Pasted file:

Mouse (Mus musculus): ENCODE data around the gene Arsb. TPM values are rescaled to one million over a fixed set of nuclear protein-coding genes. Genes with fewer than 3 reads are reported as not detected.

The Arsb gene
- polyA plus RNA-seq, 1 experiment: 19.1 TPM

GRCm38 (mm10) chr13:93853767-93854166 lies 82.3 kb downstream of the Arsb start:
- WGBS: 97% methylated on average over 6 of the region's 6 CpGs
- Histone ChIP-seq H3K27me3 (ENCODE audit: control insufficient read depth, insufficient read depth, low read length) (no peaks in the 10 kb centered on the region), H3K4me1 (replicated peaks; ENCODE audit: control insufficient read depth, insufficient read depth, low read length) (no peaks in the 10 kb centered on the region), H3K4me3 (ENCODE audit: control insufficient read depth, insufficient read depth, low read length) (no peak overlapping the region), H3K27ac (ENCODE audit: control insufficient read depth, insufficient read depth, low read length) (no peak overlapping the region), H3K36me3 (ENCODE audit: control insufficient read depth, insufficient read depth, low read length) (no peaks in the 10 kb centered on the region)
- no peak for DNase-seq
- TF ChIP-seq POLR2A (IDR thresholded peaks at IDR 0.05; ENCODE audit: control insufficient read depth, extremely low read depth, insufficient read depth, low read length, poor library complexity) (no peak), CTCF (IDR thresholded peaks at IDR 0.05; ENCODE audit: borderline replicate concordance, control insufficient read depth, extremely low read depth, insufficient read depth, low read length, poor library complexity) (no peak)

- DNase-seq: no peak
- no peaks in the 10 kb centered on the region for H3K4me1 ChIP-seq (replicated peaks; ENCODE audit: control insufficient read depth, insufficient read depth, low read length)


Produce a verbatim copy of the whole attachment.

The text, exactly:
Mouse (Mus musculus): ENCODE data around the gene Arsb. TPM values are rescaled to one million over a fixed set of nuclear protein-coding genes. Genes with fewer than 3 reads are reported as not detected.

The Arsb gene
- polyA plus RNA-seq, 1 experiment: 19.1 TPM

GRCm38 (mm10) chr13:93853767-93854166 lies 82.3 kb downstream of the Arsb start:
- WGBS: 97% methylated on average over 6 of the region's 6 CpGs
- Histone ChIP-seq H3K27me3 (ENCODE audit: control insufficient read depth, insufficient read depth, low read length) (no peaks in the 10 kb centered on the region), H3K4me1 (replicated peaks; ENCODE audit: control insufficient read depth, insufficient read depth, low read length) (no peaks in the 10 kb centered on the region), H3K4me3 (ENCODE audit: control insufficient read depth, insufficient read depth, low read length) (no peak overlapping the region), H3K27ac (ENCODE audit: control insufficient read depth, insufficient read depth, low read length) (no peak overlapping the region), H3K36me3 (ENCODE audit: control insufficient read depth, insufficient read depth, low read length) (no peaks in the 10 kb centered on the region)
- no peak for DNase-seq
- TF ChIP-seq POLR2A (IDR thresholded peaks at IDR 0.05; ENCODE audit: control insufficient read depth, extremely low read depth, insufficient read depth, low read length, poor library complexity) (no peak), CTCF (IDR thresholded peaks at IDR 0.05; ENCODE audit: borderline replicate concordance, control insufficient read depth, extremely low read depth, insufficient read depth, low read length, poor library complexity) (no peak)

- DNase-seq: no peak
- no peaks in the 10 kb centered on the region for H3K4me1 ChIP-seq (replicated peaks; ENCODE audit: control insufficient read depth, insufficient read depth, low read length)